Thursday, September 18, 2014

It's Criminal! The NFL and Me

Oh look. He's lying again...
It has not been a good couple of weeks for pro football. Football players have always been prone to violence - the combination of a lifetime of rewards for viciousness and brutality and the protection from consequences afforded to star athletes from the earliest part of their careers has seemingly made them significantly more likely to resort to violence than the rest of the population.  And that factor has reared it's head repeatedly recently, with horrific scenes of domestic violence and tales of brutal corporal punishment.

So this has all resulted in a couple of different conversations taking place simultaneously. The first is how the NFL and the teams should react to these cases, how they should formulate policy and how that policy should be carried out. The second is a more intimate question of how we, as consumers, should respond to these events.

The first question is hard at one level. It's an argument about at what point in the legal process should a player be considered for punishment. And that bumps up against a whole lot of questions about due process, employee rights, politics and optics. And oddly, the initial question seems to start and stop at whether the team should allow the player to play in the games. Personally, I'm not sure how a paid vacation that essentially punishes the team for the (alleged) actions of the player constitutes a punishment, but we'll accept the general consensus that it does. So as far as I'm concerned, if a player is charged and arraigned on felony charges that include any kind of violence, the teams should at a minimum suspend him without pay, and should have the option, depending on the egregiousness of the crime in question, to void his contract. Note that is after charges have been filed and the player has had a chance to enter a plea. An arrest can lead to a lot of different outcomes, but it very often leads to no charges being filed, and is therefore simply too early in the process to take punitive action.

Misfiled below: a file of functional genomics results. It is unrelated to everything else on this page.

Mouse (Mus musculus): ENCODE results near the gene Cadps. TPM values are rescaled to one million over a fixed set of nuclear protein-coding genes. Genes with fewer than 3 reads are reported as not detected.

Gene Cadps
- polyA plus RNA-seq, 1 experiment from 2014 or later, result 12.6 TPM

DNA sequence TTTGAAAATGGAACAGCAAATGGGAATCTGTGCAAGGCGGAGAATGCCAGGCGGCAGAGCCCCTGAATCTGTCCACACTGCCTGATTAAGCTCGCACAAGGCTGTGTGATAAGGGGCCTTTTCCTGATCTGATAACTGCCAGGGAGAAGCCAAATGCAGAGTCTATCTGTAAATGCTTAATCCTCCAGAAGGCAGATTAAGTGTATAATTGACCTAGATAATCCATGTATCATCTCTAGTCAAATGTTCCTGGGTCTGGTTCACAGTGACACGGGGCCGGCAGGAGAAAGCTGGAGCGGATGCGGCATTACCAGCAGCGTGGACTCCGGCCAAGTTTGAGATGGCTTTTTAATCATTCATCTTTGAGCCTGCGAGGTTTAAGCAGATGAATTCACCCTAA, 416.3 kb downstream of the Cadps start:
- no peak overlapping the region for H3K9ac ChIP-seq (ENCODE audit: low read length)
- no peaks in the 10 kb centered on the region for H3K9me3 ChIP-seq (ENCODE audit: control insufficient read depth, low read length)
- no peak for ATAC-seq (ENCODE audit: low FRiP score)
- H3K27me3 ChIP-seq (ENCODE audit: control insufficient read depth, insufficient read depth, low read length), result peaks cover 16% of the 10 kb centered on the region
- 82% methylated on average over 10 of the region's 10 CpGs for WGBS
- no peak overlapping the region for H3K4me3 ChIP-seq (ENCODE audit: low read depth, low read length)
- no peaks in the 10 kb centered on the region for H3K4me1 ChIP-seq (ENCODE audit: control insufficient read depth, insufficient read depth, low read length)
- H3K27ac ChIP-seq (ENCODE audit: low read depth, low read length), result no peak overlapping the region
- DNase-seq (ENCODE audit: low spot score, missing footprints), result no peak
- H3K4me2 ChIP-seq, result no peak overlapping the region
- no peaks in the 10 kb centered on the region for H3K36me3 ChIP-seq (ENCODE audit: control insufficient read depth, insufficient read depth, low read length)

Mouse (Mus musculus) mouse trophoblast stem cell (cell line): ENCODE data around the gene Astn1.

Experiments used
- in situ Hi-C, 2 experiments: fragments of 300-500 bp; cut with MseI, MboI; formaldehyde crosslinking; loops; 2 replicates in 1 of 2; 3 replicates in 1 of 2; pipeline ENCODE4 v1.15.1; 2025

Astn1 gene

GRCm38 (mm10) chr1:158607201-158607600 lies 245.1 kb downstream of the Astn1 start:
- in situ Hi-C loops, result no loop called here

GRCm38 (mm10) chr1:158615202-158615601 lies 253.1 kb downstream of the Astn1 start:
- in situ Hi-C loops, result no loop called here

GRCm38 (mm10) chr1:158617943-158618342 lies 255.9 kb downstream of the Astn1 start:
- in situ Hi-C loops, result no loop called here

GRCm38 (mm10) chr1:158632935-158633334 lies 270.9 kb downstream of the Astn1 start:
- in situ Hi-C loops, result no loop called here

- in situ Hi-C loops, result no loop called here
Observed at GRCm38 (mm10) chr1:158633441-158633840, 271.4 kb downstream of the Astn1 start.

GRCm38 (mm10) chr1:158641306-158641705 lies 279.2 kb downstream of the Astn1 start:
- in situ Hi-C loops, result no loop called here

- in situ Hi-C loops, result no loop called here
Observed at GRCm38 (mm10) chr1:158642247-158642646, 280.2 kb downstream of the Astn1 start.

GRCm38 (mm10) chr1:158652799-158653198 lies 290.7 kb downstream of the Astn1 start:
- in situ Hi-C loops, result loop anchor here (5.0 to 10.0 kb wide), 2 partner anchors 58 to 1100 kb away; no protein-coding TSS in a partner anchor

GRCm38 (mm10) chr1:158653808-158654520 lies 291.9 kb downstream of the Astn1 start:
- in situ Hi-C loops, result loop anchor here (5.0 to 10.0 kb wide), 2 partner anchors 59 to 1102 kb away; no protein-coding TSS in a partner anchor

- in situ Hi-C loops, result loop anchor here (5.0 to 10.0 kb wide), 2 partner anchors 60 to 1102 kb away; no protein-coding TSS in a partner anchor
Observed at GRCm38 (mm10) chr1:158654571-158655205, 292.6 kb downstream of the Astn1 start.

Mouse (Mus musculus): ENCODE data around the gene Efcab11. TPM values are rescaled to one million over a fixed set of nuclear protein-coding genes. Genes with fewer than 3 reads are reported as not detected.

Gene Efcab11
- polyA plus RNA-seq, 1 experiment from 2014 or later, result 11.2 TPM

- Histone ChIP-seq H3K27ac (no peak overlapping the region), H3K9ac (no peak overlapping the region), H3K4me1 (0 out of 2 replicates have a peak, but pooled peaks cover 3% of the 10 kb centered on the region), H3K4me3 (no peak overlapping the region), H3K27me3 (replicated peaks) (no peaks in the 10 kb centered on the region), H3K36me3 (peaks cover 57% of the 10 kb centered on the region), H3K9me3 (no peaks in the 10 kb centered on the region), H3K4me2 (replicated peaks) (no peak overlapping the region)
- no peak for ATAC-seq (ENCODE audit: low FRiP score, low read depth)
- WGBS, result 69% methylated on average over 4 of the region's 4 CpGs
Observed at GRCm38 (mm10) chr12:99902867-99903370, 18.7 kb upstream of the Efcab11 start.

The second question to me is an easier one. I like to watch football. Most of the players are not bad people. So if the question is whether I should give up doing something I enjoy in order to take some kind of consumer action against a league that's going to continue to play games whether I watch them or not, the answer is that would be pointless and ludicrous.

So no. I don't feel guilty, and I don't think I can influence the arc of commerce. But even beyond those, I don't understand why I should be punished for the excesses of a few criminals. I WANT to watch the games, and unless somebody can explain to me how NOT watching those games would make the world a better place, I think I'll just stay the somewhat rocky course.


  1. I'm rooting for the Redskins, as I have since I was a little kid and "Sonny vs. Billy" was a thing.

    * Family was all in for Sonny.

  2. Less'n you're a Nielsen family it doesn't make a dime's bit o' difference if you watch or not.

    I don't even consume anything advertised during games (Beside maybe crummy processed food products, & what am I supposed to do, starve?); there's nothing I'm not already boycotting.

    Thunder's just asking to get his scalp lifted, isn't he?